I don’t think this is going to come as a big surprise to anyone, but the older I get the more I find myself appreciating old stuff. What is surprising is that while this preference has an element of nostalgia about it that isn’t what it’s all about. Some old stuff is just better than new stuff, because new products don’t necessarily mean better products. Often products change because the new way of doing it is more profitable, not better.
Disposable, multi-blade razors are an example. These were invented not because we needed better razors; the manufacturers needed more profitable razors. There was nothing wrong with double-edged safety razors. Generally speaking they offer a better shave and are hugely more economical to use. They simply didn’t make as much money as the manufacturers wanted, so they offered a ‘new, improved’ product that wasn’t an improvement.
Major appliances, we have discovered, aren’t better unless you pay a huge premium. When we went to buy a new stove we were told that the anticipated lifespan of stoves for under a thousand dollars was three to five years. Sadly this was consistent with our own experience. While pondering our options we ran across a circa 1950 Hotpoint stove that worked and was in very good condition. “What the hell,” I told Linda. “It’s worked for the last sixty years, it isn’t likely to quit tomorrow.” In fact it has served us quite well for the last four years. When we can afford it we’ll have the wiring modernized to make it safer, but other than that were quite happy with it.
I shoot recreationally and sometimes hunt, and I’ve always had a thing for double-barreled shotguns. Now people make some damn nice shotguns these days. The problem is the price of admission is pretty high– the low end, good quality utilitarian guns start at around $800 and prices go up rapidly. How far up? How much have you got? If you really want to it’s not even difficult to drop 30-40 thousand on a shotgun. Obviously I am not going to be doing that short of winning the lottery. Honestly probably not even then.
Fortunately there is once again a ‘but…’ If you know what you are doing, shop carefully and are willing to accept some limitations you can pick up a damned nice antique double for a few hundred dollars. You will want to avoid modern Magnum and Express loads, but most of these guns are as usable today as they were a century ago when they were made. If you have any doubt you can always have a gunsmith look it over. Many of these weapons cross the line between craftsmanship and artistry, and the sheer joy of handling and examining these firearms is an exceptional value… not to mention you can actually shoot them.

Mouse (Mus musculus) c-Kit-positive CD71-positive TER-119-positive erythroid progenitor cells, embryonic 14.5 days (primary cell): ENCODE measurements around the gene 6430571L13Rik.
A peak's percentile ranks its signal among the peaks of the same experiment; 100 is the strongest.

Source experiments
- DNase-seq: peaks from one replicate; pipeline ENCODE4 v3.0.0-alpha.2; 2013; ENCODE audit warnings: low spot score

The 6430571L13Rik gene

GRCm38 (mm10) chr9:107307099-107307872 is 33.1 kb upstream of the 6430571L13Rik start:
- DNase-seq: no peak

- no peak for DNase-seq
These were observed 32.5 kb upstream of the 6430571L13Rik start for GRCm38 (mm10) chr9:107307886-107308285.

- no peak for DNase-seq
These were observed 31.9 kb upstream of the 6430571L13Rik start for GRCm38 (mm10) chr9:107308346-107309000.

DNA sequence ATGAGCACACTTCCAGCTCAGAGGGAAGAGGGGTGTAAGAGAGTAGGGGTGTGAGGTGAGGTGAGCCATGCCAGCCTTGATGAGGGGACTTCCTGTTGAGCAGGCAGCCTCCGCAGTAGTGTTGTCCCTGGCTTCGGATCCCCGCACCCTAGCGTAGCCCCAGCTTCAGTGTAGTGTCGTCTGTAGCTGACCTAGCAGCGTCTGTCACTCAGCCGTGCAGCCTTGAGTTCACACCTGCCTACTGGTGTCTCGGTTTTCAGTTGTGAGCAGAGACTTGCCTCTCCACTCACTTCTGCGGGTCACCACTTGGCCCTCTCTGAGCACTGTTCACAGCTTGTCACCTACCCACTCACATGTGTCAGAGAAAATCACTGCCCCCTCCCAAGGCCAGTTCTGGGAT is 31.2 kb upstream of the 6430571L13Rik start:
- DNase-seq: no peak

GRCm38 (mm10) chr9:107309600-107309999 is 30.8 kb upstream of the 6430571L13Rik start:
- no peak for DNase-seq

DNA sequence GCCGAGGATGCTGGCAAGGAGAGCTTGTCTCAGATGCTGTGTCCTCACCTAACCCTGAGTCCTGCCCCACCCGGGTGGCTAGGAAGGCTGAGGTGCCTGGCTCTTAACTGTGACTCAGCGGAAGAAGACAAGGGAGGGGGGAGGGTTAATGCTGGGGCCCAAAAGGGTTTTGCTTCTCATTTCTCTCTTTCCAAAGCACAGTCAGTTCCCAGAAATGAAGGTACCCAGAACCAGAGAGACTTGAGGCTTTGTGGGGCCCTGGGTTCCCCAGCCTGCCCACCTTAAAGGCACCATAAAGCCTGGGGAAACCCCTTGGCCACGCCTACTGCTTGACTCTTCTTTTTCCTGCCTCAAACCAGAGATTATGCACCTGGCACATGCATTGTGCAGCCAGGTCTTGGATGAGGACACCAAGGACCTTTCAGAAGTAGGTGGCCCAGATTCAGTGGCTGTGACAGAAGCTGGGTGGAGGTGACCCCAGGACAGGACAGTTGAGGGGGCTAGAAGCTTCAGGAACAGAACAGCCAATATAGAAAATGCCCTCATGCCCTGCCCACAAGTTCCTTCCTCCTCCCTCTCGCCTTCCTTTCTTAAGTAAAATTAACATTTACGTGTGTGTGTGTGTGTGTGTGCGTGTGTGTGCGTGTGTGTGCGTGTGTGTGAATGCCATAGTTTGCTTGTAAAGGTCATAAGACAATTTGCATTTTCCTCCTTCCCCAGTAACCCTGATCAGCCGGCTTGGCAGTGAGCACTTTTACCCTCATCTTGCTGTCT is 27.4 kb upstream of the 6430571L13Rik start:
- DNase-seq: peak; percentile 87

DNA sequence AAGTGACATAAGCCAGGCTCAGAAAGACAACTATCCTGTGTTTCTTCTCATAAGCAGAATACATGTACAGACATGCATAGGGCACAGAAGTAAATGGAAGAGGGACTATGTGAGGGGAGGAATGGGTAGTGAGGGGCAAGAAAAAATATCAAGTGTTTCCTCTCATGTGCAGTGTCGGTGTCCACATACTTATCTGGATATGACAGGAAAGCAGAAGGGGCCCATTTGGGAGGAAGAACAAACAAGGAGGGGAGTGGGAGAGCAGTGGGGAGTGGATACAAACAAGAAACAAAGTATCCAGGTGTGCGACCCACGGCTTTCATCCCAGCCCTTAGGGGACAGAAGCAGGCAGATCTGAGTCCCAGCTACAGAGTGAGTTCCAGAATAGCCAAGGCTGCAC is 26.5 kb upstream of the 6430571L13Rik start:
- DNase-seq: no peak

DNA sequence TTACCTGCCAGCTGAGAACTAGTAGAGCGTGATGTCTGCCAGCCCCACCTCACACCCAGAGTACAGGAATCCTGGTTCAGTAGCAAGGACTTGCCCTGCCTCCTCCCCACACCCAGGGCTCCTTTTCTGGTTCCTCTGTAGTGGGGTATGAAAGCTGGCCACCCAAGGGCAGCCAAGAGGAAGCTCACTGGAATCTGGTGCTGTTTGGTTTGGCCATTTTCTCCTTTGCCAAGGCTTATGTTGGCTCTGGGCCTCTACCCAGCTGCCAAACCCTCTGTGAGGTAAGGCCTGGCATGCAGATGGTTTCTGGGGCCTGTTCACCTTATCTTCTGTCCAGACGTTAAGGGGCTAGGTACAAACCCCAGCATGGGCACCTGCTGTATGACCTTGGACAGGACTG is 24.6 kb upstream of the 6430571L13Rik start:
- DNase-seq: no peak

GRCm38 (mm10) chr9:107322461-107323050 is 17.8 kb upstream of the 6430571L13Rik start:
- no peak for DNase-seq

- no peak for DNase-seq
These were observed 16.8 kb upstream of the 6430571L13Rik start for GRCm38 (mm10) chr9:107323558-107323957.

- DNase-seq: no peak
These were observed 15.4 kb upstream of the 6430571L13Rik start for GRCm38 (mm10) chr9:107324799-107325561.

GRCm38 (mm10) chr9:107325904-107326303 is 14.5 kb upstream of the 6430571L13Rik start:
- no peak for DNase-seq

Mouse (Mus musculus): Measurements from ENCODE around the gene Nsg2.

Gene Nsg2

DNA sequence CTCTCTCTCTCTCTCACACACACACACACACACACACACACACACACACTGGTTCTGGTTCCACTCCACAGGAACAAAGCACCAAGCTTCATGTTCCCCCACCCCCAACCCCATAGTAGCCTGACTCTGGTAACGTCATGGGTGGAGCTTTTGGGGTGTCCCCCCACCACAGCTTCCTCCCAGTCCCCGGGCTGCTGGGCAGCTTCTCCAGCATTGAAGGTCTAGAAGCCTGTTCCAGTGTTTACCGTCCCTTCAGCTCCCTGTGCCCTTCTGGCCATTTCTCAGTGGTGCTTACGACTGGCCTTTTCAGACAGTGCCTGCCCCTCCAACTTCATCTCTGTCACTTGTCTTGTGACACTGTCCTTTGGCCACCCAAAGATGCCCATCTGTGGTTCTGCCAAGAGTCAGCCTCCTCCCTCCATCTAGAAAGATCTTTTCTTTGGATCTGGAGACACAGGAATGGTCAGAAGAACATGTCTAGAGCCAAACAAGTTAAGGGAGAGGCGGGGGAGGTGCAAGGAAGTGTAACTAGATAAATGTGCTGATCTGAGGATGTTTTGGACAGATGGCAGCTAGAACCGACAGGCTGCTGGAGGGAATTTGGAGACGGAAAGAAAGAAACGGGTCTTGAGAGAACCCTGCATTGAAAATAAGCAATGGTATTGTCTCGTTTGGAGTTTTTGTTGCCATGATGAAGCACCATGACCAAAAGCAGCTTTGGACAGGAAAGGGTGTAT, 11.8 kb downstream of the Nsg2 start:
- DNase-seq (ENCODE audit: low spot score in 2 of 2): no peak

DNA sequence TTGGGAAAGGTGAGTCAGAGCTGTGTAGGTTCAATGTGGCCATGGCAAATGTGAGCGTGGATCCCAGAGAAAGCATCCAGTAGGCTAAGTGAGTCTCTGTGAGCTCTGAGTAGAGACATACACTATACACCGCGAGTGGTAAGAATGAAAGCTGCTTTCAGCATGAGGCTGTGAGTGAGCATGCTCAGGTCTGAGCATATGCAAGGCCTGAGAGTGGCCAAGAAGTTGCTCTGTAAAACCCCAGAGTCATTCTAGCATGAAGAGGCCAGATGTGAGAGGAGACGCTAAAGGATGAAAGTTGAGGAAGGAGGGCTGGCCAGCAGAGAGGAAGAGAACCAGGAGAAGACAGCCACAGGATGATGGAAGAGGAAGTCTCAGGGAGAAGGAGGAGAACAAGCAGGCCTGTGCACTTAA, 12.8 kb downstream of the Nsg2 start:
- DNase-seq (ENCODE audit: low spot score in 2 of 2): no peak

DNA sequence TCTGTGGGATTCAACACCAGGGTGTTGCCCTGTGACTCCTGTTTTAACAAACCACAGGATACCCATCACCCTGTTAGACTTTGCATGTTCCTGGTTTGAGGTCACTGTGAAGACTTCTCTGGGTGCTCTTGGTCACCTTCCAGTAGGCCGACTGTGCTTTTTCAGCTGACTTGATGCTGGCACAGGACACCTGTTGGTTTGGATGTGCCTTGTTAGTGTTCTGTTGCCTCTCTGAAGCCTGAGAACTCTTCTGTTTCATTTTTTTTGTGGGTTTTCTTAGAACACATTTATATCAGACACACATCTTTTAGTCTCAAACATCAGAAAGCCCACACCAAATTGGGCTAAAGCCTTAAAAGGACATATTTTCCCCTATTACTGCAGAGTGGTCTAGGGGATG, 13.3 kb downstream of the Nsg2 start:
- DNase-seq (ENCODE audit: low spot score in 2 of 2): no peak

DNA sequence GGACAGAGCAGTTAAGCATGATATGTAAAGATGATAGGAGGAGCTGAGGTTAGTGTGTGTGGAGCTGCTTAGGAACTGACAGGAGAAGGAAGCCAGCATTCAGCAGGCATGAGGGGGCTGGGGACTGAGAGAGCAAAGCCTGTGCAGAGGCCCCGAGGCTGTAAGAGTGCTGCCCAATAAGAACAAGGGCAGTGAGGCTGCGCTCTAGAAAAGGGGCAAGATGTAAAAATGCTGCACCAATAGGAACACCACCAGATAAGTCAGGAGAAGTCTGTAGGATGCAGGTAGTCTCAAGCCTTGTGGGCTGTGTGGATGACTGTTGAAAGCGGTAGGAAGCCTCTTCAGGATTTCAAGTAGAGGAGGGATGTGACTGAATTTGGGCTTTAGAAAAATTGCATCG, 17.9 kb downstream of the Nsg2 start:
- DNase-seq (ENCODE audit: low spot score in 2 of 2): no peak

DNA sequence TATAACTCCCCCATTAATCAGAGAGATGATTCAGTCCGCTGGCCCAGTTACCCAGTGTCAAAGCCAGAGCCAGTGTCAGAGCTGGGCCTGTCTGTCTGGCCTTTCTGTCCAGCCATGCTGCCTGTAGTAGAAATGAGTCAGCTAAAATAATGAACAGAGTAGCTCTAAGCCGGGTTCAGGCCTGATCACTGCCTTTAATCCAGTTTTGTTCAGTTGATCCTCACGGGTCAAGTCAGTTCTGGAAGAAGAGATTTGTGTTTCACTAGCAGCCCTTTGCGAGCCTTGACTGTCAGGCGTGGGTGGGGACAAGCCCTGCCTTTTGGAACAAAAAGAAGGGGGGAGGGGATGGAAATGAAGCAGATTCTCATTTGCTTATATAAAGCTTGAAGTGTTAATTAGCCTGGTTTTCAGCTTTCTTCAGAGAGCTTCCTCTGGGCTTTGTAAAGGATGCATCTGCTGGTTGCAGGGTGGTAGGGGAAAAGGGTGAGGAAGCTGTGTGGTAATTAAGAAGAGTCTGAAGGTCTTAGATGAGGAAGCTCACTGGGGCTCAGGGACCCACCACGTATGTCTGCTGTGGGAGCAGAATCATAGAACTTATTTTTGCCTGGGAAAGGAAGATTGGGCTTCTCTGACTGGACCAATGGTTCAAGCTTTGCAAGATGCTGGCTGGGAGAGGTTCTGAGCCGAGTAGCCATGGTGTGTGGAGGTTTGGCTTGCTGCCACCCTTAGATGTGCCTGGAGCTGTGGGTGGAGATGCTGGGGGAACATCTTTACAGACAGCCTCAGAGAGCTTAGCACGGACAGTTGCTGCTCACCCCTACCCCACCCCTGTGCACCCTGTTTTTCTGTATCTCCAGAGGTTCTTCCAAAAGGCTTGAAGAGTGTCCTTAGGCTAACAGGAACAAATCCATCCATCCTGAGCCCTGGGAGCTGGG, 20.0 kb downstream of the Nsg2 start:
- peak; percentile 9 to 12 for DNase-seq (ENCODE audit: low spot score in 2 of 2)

Don’t get me wrong- the computer that I am typing this on is state-of-the-art. There are some areas where older is most definitely not better. Automobiles are an example. I love classic cars and I’ve owned and driven more than a few. I like the details and style, the feel of driving them and of having something special. But I don’t delude myself- modern cars are better. Period. A stock Honda Civic will eat a 1970’s vintage Ferrari Dino alive on a racetrack. Many old cars need the engine rebuilt every fifty thousand miles (or less.) Most modern cars will go further than that before they even need a tune-up. New cars accelerate better, go faster, stop quicker, use less fuel and have a host of safety systems undreamed of even a couple of decades ago.
Televisions, telephones, anything electronic is better now than it has ever been. We can keep a library on a device the size of a pack of cigarettes, and our entire ‘record’ collection will fit on a device the size of a matchbook- and the only reason it’s that big is to accommodate controls and a head-set. Information technology is advancing and it pays to keep up.
So I take my nostalgia with a grain of salt, but if something old is better I don’t go for something new just because it’s the latest and greatest, and I don’t go for something old just because it’s old. Moderation and a thoughtful level of balance… another old-fashioned idea.